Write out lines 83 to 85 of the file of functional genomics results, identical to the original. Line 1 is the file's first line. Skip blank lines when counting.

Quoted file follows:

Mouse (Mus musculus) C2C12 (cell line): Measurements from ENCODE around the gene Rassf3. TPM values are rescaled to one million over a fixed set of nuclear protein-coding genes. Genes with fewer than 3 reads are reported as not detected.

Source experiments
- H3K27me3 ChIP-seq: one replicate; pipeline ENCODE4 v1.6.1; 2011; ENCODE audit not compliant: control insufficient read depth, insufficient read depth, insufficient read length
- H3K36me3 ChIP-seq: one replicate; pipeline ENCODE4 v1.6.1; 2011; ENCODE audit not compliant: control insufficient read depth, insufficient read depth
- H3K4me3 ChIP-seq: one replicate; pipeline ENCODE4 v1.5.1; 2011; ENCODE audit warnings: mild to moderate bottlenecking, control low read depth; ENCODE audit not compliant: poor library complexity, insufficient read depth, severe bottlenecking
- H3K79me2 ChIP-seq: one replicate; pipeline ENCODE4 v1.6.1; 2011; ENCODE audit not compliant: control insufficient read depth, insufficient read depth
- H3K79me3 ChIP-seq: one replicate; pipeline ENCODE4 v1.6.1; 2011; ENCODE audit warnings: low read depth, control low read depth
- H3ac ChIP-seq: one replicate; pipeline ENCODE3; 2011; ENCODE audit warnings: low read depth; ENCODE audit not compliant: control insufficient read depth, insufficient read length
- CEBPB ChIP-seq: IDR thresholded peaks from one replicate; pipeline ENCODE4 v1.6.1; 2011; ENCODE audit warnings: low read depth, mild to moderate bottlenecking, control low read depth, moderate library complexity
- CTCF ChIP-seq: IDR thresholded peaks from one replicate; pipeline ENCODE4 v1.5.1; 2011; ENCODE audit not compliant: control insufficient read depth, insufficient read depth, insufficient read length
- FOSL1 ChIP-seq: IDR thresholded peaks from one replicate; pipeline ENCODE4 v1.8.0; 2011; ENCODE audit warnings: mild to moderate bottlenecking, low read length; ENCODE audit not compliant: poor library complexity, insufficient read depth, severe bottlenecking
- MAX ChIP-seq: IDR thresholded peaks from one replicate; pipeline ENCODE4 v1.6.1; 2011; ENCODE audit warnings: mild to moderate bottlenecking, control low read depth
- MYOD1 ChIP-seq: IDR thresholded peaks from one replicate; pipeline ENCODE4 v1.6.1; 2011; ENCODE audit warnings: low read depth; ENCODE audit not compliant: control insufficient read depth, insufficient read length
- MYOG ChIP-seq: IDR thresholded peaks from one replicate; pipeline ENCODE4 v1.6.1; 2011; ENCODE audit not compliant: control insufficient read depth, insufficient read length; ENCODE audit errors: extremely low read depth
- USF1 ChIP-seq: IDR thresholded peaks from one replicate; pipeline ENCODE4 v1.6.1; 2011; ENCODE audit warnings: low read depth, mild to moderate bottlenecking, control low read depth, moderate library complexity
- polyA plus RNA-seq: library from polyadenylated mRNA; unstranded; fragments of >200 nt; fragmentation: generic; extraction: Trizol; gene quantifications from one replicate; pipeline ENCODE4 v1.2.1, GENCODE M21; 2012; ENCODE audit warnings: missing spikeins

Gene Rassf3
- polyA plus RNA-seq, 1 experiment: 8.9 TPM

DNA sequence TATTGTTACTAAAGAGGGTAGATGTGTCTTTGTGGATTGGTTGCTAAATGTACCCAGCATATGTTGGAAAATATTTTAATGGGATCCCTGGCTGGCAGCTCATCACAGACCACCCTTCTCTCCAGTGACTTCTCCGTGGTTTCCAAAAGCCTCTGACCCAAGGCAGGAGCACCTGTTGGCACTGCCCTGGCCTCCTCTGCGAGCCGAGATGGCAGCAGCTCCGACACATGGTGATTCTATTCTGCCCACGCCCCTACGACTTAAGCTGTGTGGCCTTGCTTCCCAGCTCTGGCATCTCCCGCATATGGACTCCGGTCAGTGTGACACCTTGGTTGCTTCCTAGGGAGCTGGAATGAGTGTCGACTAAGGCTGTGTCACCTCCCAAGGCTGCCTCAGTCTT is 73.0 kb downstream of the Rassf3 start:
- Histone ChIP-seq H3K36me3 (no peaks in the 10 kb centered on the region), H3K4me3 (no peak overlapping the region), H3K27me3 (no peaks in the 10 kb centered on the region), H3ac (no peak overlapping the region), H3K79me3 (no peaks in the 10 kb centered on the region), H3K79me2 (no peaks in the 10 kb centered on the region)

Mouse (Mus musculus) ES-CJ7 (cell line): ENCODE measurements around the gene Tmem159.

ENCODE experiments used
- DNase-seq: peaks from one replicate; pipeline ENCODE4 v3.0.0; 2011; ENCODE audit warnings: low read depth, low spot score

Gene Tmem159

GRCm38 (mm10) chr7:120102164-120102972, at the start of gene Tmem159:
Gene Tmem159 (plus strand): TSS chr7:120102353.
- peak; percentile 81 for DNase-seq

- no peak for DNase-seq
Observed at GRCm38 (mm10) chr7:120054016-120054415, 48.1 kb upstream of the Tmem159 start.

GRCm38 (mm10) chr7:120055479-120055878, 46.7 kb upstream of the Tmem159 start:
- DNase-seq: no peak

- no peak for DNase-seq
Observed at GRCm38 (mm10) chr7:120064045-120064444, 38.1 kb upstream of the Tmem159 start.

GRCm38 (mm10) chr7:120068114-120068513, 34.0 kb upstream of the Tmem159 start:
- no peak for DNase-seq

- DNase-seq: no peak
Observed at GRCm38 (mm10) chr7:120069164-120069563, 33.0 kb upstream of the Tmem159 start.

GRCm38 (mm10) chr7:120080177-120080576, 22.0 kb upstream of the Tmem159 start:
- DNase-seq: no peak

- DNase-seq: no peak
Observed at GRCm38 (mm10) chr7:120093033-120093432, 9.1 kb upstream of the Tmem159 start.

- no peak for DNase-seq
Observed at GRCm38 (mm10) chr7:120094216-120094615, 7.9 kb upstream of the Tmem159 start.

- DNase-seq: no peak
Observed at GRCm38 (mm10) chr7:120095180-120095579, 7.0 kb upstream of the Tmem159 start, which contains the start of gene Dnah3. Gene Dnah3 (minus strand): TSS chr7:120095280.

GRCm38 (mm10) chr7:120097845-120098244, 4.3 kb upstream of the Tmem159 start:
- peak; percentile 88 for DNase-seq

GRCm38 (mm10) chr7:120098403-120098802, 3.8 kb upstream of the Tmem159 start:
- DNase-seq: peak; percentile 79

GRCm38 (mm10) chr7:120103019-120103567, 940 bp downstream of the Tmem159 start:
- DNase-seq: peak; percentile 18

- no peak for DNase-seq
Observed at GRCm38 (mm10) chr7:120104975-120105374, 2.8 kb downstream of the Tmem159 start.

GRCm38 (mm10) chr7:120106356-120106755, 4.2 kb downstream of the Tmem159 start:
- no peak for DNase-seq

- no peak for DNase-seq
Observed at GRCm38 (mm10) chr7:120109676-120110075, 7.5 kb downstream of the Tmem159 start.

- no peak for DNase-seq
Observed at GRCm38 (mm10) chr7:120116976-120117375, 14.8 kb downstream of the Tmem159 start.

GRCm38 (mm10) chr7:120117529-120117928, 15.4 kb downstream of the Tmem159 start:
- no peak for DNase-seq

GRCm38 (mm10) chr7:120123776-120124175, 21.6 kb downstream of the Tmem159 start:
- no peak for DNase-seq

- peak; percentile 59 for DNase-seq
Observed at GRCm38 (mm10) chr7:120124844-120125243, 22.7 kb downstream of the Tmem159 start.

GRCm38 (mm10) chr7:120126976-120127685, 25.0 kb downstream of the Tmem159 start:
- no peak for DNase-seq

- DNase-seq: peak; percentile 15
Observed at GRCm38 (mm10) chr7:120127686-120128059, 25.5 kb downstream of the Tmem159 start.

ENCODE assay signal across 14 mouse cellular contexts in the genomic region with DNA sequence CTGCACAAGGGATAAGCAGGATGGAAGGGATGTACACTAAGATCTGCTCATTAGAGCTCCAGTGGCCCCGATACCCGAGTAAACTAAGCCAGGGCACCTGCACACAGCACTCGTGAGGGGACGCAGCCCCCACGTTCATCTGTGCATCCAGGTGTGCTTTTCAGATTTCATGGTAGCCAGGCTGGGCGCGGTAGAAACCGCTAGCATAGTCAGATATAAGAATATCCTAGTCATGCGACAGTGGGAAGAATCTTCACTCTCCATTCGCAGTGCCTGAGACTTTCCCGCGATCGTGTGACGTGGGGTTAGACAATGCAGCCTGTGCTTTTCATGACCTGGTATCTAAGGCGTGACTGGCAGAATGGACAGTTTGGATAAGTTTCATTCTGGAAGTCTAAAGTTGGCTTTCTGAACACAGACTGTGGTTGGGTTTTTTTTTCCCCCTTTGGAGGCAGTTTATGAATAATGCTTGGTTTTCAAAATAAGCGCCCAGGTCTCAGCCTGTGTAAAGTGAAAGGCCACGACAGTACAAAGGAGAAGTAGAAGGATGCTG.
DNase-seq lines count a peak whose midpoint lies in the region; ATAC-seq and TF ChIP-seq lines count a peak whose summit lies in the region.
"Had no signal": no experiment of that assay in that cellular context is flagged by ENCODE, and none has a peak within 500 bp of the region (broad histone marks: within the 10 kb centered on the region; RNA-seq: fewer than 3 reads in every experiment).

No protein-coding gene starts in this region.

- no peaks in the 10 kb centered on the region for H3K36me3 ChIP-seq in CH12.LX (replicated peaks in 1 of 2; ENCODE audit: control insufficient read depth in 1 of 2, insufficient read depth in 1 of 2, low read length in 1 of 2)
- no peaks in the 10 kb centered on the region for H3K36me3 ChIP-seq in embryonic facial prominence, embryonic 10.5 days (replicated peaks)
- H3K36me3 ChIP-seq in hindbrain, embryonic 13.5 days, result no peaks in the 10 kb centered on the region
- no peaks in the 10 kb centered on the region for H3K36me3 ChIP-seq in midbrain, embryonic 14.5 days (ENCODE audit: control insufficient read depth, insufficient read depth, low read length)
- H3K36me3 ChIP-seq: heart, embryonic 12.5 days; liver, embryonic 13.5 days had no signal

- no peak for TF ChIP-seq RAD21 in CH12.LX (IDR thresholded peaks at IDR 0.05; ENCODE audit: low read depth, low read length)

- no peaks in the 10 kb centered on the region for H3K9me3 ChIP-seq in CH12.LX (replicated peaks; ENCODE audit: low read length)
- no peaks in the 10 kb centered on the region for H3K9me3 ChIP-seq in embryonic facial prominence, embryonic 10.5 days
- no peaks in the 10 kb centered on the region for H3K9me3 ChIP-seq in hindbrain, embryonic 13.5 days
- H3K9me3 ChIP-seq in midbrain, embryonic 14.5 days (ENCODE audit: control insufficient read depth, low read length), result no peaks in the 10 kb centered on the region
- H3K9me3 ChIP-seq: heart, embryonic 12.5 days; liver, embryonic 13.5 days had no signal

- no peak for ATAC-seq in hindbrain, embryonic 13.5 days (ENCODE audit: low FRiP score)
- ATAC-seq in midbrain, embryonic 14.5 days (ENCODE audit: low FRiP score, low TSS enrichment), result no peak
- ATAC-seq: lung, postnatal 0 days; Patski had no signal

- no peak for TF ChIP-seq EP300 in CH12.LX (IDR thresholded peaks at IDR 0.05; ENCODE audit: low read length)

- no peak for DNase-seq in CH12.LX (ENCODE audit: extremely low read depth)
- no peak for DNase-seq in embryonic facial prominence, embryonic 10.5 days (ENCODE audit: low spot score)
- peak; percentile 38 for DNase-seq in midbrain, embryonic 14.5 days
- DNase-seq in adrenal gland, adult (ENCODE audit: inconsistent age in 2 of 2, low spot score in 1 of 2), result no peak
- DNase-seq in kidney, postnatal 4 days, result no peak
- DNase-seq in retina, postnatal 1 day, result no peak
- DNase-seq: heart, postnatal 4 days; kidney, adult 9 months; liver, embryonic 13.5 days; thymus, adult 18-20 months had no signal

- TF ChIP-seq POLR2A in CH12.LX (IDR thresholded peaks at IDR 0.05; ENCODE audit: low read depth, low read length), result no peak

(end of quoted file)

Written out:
- H3K9me3 ChIP-seq in midbrain, embryonic 14.5 days (ENCODE audit: control insufficient read depth, low read length), result no peaks in the 10 kb centered on the region
- H3K9me3 ChIP-seq: heart, embryonic 12.5 days; liver, embryonic 13.5 days had no signal

- no peak for ATAC-seq in hindbrain, embryonic 13.5 days (ENCODE audit: low FRiP score)